Under the Hawthorn Tree (山楂樹之戀)
Between his flashy epics, Zhang Yimou (張藝謀) returns to austere simplicity with Under the Hawthorn Tree (山楂樹之戀), a tale of young love set during China’s Cultural Revolution in the early 1970s. It begins with high school student Jing (Zhou Dongyu, 周冬雨) being sent to the countryside to learn from peasants as part of a re-education campaign. During her stay in the village, Jing falls in love with Sun (Shawn Dou, 竇驍), an educated young man working in a nearby geological unit. After Jing returns to the city, the two are torn between their blossoming romance and the discretion imposed upon them by the conservative and turbulent times. Based on the novel Hawthorn Tree Forever (山楂樹之戀) by Aimi (艾米), the film paints a portrait of innocence with utter sweetness, taming sexual passion with modesty and repression. Though the film hints at the turmoil of the Cultural Revolution, political overtones are mostly subdued by nostalgia for innocence lost and the transience of youth.
Yet another adaptation of a classic Victorian novel with quaint costumes and funny mannerisms of speech might sound a little too familiar, but this version of the doomed romance between Jane and Mr Rochester created by the young American Japanese director Cary Joji Fukunaga takes the story by the neck, shakes it out from the clasp of well-mannered British domestic drama, and puts it firmly back on the wild Yorkshire moors where passion and madness run side by side. The two stars, Mia Wasikowska and Michael Fassbender, are much more physically attractive than their characters are described in Charlotte Bronte’s novel, but their performances are strong enough to make up for it.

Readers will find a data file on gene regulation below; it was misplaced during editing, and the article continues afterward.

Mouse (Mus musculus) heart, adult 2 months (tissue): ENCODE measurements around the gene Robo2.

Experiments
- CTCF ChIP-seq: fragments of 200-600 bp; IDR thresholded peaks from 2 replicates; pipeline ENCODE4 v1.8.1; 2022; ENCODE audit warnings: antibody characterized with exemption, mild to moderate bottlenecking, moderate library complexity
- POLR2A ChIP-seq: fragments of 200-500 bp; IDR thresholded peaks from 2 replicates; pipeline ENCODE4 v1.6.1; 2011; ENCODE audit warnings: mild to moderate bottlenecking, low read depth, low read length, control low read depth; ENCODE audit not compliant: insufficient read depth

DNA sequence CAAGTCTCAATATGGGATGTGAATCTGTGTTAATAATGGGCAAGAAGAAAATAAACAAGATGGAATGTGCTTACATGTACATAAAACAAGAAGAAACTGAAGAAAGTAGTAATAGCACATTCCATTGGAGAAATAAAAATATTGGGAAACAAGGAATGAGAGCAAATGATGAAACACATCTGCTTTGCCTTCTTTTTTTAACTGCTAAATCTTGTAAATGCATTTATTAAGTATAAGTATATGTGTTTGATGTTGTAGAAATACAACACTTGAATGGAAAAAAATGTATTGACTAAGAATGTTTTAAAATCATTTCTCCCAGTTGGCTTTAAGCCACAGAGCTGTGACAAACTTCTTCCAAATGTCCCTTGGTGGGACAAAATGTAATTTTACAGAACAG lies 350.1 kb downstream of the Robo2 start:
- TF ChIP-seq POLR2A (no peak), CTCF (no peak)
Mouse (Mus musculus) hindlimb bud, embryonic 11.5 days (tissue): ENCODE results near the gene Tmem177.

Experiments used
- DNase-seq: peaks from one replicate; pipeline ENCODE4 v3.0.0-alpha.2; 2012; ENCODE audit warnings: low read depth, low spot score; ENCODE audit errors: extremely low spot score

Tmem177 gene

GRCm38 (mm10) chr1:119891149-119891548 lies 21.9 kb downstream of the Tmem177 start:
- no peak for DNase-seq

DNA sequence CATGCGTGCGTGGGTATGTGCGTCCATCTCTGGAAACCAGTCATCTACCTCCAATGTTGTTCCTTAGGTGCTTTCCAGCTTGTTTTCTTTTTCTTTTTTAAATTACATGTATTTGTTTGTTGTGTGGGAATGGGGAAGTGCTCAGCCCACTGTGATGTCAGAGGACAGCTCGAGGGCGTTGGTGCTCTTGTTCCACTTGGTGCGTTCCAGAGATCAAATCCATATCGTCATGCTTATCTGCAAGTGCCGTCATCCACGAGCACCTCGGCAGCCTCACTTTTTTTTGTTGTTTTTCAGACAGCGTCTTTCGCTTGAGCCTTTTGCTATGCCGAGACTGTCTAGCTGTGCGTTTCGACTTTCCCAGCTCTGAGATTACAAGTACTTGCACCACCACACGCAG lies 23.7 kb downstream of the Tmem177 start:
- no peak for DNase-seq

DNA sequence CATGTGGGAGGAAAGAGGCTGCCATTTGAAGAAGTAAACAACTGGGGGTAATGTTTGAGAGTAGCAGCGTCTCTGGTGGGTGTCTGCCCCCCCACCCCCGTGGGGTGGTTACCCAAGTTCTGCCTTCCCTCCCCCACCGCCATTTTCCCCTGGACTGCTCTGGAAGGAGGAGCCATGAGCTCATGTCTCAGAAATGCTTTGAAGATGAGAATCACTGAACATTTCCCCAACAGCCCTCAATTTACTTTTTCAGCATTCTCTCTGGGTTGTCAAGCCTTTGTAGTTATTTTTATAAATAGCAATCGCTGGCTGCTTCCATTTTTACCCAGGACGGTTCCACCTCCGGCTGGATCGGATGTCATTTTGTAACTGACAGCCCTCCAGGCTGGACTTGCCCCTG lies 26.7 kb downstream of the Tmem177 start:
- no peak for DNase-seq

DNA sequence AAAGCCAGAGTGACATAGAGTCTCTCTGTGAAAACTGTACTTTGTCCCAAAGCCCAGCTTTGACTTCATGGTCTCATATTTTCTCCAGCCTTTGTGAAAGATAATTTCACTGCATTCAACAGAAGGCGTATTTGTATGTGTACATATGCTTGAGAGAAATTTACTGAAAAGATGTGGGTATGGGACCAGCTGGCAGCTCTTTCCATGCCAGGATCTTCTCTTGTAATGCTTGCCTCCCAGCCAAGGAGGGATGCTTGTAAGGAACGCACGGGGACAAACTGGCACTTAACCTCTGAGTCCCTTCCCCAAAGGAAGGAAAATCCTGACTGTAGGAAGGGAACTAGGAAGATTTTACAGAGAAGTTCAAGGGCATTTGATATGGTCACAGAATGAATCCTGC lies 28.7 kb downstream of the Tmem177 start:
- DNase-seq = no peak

This oddball drama, which mixes fable and fact, is a fine stage on which great character actors including the likes of Robert Duvall, Sissy Spacek and Bill Murray can go through their paces. There is a solid dose of sometimes corny sentiment, and the tale of a backwoods hermit (Duvall) who arranges his own funeral at which various long-hidden secrets are revealed sometimes wanders off track into woolly fantasy. That said, the whole concept is carried off with grace and intelligence. This is decidedly a small movie that relies on the presence of its leads to carry it, and Duvall is so memorable that it is easy to forgive the movie’s many faults.
SP: The Motion Picture
The first of a two-part motion picture based on a hugely successful Japanese television cop drama titled SP, referring to Security Police. SP: The Motion Picture is a big-budget action film with some spectacular car chases and other set pieces, and stars pop idol Okada Junichi as supercop Inoue Kaoru. Kaoru routinely uses his extraordinary abilities to fight crime, but his insubordinate ways get him no love from his superiors. When he gets caught up in a terrorist plot hatched deep within government, even his almost superhuman gifts fail to keep him out of the firing line.
Umizaru 3: The Last Message